NCPA - National Center for Policy Analysis


September 6, 1995

The high school dropout rate for Hispanic students is twice as high as it is for blacks, and more than three times what it is for whites. Since the U.S. population of young Hispanics is forecast to grow 61% in the next 15 years, a disaster is in the making.

  • Some 27.5% of Hispanics aged 16-24 have not completed high school and are not enrolled now.
  • Dropout rates among black students have steadily declined, from a high of about 23% in the 1970s to about 13% today.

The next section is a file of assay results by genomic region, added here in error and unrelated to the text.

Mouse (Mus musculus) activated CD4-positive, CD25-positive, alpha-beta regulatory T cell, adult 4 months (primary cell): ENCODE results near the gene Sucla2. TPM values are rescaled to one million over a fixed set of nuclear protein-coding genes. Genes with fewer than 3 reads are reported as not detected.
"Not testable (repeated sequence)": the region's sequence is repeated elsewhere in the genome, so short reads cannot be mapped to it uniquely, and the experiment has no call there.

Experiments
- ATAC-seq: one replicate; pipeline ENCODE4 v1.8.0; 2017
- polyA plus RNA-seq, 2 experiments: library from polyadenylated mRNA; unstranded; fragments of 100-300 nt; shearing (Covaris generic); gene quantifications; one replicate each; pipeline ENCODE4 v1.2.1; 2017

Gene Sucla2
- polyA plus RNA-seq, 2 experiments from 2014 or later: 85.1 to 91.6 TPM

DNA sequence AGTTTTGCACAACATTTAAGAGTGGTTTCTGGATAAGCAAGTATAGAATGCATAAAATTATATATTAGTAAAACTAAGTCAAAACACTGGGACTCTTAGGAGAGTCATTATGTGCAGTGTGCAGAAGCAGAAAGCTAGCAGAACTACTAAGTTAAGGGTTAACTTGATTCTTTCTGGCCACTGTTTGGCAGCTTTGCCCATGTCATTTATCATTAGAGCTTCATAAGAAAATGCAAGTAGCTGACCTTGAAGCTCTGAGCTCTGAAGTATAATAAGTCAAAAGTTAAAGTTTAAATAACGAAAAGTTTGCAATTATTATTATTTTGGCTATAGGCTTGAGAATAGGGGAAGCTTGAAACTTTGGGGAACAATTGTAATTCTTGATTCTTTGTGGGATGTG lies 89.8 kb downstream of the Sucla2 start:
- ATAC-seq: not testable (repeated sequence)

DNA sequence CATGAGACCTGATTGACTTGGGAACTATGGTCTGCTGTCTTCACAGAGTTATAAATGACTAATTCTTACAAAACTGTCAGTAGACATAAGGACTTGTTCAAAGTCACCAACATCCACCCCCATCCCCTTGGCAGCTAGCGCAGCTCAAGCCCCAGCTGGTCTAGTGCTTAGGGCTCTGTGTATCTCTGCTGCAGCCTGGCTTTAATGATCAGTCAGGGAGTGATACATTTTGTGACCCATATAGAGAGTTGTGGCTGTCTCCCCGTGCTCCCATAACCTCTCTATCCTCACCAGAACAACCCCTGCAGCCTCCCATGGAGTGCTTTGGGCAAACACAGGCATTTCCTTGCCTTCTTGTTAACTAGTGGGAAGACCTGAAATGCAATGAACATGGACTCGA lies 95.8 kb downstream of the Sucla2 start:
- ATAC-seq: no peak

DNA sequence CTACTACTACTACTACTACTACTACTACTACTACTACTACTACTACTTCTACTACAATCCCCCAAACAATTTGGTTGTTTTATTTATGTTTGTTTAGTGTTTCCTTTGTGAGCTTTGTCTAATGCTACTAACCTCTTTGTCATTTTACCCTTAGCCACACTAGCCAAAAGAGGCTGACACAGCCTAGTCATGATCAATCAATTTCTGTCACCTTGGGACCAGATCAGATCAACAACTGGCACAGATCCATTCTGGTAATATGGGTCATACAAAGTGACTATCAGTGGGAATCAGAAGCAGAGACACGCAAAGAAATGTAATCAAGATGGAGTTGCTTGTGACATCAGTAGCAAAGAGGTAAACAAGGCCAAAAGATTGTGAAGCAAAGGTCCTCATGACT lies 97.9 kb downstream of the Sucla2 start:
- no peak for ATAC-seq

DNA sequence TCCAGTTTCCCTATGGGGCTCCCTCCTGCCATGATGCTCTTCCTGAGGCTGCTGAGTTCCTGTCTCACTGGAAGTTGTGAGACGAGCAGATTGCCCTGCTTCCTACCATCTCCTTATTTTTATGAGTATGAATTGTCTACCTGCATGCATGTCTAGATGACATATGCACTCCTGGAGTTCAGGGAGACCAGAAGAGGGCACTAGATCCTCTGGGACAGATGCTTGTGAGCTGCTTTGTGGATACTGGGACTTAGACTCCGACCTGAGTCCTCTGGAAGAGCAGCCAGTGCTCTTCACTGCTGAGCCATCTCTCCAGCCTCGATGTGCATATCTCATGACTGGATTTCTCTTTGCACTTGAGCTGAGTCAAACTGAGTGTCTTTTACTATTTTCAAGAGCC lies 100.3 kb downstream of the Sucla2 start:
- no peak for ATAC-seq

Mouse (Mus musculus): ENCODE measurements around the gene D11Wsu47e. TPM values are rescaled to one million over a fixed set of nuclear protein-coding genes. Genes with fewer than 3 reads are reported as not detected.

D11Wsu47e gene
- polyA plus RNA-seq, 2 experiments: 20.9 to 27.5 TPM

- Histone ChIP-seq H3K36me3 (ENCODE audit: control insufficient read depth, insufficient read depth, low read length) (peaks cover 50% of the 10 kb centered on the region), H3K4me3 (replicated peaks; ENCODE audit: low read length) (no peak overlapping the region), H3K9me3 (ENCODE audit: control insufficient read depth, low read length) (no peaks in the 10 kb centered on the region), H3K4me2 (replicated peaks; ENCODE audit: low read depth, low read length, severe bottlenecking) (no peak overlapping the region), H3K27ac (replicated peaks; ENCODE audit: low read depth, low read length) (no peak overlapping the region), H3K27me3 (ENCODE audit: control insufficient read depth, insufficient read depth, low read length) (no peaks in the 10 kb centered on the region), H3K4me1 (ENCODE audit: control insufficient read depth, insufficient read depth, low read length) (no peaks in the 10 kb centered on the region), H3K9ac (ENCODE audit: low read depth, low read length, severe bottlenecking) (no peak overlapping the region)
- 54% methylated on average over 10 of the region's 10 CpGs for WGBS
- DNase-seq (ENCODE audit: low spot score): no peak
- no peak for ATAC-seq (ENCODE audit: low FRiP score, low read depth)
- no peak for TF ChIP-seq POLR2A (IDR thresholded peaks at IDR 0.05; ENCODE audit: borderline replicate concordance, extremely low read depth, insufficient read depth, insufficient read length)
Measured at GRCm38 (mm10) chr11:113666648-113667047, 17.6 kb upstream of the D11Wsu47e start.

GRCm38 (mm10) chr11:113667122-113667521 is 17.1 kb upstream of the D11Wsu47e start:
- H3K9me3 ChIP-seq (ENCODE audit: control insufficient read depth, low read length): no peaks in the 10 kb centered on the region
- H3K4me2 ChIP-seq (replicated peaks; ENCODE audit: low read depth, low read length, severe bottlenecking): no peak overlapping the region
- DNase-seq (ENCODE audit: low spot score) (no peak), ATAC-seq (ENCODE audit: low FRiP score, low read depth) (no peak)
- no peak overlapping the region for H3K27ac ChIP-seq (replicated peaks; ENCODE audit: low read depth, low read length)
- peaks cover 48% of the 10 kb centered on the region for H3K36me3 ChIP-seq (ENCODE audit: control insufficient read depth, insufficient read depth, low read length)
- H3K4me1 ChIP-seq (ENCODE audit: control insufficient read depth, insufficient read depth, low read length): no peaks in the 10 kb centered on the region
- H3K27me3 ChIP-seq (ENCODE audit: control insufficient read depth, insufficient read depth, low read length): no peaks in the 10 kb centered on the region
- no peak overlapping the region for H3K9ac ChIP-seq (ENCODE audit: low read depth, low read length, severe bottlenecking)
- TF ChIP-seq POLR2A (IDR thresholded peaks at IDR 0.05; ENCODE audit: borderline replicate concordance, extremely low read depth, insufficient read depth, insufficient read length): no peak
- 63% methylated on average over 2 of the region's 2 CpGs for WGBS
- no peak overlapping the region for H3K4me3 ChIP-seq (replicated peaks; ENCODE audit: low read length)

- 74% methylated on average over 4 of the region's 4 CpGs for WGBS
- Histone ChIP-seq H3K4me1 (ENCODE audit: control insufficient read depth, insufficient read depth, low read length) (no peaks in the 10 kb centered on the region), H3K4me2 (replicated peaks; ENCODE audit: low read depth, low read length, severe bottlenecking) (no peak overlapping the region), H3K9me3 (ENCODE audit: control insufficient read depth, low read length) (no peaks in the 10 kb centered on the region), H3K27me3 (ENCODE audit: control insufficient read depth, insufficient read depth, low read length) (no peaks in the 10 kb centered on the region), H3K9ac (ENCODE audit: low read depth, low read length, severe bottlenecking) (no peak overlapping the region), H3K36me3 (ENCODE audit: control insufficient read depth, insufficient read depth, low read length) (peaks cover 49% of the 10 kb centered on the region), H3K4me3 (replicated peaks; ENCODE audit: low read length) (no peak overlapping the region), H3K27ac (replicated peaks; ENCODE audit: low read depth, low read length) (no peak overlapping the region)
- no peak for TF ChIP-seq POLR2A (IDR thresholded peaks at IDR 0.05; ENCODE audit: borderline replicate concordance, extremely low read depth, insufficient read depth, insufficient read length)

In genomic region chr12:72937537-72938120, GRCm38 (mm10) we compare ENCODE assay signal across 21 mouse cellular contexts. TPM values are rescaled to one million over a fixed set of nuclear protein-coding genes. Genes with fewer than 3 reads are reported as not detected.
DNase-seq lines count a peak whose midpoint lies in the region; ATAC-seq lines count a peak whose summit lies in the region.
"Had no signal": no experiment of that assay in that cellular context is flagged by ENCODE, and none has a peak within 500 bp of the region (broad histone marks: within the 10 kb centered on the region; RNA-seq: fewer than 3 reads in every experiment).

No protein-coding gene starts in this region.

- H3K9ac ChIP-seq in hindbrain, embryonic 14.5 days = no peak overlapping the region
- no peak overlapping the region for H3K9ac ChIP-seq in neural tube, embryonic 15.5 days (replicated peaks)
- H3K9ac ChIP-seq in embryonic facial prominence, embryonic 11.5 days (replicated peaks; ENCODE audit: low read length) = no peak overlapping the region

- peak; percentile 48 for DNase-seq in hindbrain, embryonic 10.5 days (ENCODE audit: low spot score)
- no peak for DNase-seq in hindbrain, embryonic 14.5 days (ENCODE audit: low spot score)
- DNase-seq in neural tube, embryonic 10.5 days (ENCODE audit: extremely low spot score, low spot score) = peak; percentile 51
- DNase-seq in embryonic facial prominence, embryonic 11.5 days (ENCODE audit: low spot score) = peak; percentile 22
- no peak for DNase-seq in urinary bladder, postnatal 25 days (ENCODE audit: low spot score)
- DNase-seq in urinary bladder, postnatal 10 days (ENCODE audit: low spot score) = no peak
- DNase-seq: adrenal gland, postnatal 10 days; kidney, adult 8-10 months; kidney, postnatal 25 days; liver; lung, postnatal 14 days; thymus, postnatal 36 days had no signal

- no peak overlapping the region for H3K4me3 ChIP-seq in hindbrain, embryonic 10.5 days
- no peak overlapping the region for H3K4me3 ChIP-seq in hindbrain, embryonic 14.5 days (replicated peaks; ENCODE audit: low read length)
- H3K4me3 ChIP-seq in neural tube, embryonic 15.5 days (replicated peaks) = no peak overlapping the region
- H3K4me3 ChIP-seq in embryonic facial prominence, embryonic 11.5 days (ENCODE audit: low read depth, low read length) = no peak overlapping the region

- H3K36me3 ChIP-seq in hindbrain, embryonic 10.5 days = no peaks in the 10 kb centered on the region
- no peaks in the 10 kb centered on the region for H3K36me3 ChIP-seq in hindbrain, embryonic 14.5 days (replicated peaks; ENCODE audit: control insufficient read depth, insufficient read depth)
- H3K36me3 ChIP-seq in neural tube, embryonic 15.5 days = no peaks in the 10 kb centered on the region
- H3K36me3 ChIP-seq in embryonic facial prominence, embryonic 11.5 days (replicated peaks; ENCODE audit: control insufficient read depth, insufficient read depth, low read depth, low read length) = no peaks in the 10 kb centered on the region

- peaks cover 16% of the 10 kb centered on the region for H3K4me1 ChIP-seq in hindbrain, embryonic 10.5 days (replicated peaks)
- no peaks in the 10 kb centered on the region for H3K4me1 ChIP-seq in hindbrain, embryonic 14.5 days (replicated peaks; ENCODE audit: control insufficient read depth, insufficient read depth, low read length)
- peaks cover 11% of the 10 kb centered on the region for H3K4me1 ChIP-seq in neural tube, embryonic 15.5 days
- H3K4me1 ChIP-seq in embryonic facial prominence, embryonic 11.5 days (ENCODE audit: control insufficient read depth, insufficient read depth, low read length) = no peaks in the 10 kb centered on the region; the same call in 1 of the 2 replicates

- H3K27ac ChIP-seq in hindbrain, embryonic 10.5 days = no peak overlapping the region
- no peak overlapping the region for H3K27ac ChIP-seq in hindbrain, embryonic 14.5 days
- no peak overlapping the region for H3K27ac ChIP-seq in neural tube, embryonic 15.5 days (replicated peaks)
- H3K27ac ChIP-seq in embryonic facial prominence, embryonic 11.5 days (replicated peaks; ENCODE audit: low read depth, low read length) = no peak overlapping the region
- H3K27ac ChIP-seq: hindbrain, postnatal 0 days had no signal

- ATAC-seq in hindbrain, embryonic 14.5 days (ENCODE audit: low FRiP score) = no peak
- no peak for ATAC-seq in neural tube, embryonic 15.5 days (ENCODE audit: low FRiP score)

• Even among high-income Hispanic families making $50,660 or more, 6% do not complete high school.

The long term impact of the dropout rate can now be seen in the job market. In January, Hispanic unemployment rose to 10.2%, double the white rate for the first time in the 20 years figures have been collected.

Source: Maria Puente and Sandra Sanchez, "Experts Call Educational Gap National Threat," USA Today, September 6, 1995.


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